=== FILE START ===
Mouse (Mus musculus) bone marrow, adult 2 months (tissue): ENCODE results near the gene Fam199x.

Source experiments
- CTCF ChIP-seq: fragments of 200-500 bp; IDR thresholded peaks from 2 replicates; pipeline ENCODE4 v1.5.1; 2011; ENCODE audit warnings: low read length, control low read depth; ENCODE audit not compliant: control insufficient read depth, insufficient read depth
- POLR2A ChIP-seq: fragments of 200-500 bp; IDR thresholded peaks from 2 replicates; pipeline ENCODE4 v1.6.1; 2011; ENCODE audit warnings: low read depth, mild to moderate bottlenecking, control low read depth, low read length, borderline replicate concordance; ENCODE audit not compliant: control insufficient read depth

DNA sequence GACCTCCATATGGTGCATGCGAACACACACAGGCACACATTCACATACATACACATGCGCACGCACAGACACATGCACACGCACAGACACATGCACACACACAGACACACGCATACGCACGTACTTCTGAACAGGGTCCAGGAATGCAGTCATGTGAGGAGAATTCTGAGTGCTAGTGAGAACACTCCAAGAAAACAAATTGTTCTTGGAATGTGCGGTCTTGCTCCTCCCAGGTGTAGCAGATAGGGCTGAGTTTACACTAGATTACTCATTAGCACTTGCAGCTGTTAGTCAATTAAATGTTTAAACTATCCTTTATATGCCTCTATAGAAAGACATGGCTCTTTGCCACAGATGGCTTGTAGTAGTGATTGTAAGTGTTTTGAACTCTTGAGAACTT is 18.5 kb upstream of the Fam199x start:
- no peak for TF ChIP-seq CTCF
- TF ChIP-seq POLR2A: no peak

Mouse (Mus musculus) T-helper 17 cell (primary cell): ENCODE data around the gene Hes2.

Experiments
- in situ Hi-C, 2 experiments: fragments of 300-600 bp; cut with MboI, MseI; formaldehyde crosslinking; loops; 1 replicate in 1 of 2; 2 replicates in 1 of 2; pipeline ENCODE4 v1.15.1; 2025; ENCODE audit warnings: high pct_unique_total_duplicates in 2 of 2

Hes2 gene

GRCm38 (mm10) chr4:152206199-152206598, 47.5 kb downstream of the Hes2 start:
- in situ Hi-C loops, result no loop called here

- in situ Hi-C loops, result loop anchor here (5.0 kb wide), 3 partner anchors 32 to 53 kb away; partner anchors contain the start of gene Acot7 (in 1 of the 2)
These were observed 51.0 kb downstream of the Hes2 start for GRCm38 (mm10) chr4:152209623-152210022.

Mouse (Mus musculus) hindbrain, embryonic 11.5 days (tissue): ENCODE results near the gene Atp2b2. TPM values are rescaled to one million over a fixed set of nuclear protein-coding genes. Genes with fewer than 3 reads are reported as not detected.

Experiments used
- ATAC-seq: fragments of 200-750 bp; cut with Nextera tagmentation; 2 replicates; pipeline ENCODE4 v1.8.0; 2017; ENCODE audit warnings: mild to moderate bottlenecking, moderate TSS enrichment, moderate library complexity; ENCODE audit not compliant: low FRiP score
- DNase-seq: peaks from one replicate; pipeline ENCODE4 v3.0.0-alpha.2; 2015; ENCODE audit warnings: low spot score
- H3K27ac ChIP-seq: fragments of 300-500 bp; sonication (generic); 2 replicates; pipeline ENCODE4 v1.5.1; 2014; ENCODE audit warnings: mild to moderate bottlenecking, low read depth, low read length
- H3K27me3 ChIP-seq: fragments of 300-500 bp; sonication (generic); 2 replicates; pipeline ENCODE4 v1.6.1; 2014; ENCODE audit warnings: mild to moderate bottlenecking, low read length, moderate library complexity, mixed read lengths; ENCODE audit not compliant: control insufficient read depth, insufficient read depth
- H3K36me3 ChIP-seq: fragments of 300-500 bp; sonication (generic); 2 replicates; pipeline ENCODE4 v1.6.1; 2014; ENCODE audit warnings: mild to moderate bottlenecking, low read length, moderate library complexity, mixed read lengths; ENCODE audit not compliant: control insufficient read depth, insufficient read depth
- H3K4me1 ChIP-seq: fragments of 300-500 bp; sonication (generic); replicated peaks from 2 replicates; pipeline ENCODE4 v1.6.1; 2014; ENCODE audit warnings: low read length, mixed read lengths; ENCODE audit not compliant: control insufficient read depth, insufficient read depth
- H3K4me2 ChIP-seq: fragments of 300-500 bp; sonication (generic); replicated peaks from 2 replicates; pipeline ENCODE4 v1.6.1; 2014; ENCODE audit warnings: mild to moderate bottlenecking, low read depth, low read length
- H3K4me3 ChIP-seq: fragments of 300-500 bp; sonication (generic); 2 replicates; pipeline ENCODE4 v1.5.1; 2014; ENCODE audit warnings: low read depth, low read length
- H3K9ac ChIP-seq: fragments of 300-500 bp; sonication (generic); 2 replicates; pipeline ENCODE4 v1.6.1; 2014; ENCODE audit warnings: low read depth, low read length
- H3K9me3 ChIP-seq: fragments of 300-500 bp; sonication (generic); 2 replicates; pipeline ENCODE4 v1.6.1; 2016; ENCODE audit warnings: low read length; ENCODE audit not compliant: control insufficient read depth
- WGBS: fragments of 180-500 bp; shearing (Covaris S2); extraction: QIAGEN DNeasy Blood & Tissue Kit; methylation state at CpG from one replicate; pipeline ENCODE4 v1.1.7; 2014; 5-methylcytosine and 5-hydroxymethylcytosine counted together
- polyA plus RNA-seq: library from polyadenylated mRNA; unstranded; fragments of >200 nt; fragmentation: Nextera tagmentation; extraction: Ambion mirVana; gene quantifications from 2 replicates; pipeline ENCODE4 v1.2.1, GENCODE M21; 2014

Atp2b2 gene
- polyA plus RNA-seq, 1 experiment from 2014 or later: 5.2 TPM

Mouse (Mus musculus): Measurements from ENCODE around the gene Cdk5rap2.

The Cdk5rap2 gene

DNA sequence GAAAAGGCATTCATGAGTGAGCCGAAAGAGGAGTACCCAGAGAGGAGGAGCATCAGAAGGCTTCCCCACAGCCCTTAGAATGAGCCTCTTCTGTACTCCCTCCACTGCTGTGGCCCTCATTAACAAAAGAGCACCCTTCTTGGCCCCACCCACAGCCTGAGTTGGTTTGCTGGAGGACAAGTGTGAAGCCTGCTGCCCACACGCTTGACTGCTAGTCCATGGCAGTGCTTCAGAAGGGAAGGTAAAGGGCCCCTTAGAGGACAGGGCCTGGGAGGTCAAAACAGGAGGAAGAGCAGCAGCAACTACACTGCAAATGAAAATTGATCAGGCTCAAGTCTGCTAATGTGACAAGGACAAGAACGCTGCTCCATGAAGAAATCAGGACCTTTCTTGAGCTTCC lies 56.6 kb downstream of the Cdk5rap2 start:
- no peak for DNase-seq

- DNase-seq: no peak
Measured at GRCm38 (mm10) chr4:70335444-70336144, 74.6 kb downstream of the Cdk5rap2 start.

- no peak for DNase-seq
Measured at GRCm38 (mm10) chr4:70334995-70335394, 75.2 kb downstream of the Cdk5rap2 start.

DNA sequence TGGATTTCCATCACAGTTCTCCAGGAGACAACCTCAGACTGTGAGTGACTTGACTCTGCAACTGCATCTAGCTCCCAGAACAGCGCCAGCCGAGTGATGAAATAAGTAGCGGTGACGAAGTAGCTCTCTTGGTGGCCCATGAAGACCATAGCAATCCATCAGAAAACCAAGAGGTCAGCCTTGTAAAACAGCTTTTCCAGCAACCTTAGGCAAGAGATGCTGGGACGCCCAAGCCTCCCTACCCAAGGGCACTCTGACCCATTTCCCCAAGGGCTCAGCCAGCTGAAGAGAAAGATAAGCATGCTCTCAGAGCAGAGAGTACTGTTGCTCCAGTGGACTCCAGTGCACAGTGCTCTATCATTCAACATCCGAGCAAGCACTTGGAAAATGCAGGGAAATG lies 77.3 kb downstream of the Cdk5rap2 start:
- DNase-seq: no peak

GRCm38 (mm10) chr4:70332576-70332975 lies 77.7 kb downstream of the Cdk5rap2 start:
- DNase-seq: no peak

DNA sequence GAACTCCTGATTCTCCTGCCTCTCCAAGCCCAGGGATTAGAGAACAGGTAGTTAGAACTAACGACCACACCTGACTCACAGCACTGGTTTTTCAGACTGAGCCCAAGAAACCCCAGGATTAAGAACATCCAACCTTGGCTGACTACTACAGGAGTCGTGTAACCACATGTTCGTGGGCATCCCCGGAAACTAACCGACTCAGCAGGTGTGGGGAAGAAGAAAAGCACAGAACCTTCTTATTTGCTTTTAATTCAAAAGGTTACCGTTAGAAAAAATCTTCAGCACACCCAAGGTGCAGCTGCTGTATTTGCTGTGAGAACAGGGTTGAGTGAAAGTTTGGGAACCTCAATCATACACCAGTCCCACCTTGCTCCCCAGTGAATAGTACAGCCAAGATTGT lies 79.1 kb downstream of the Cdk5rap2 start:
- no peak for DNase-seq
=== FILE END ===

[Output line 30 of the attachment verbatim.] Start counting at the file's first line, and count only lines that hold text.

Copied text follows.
Atp2b2 gene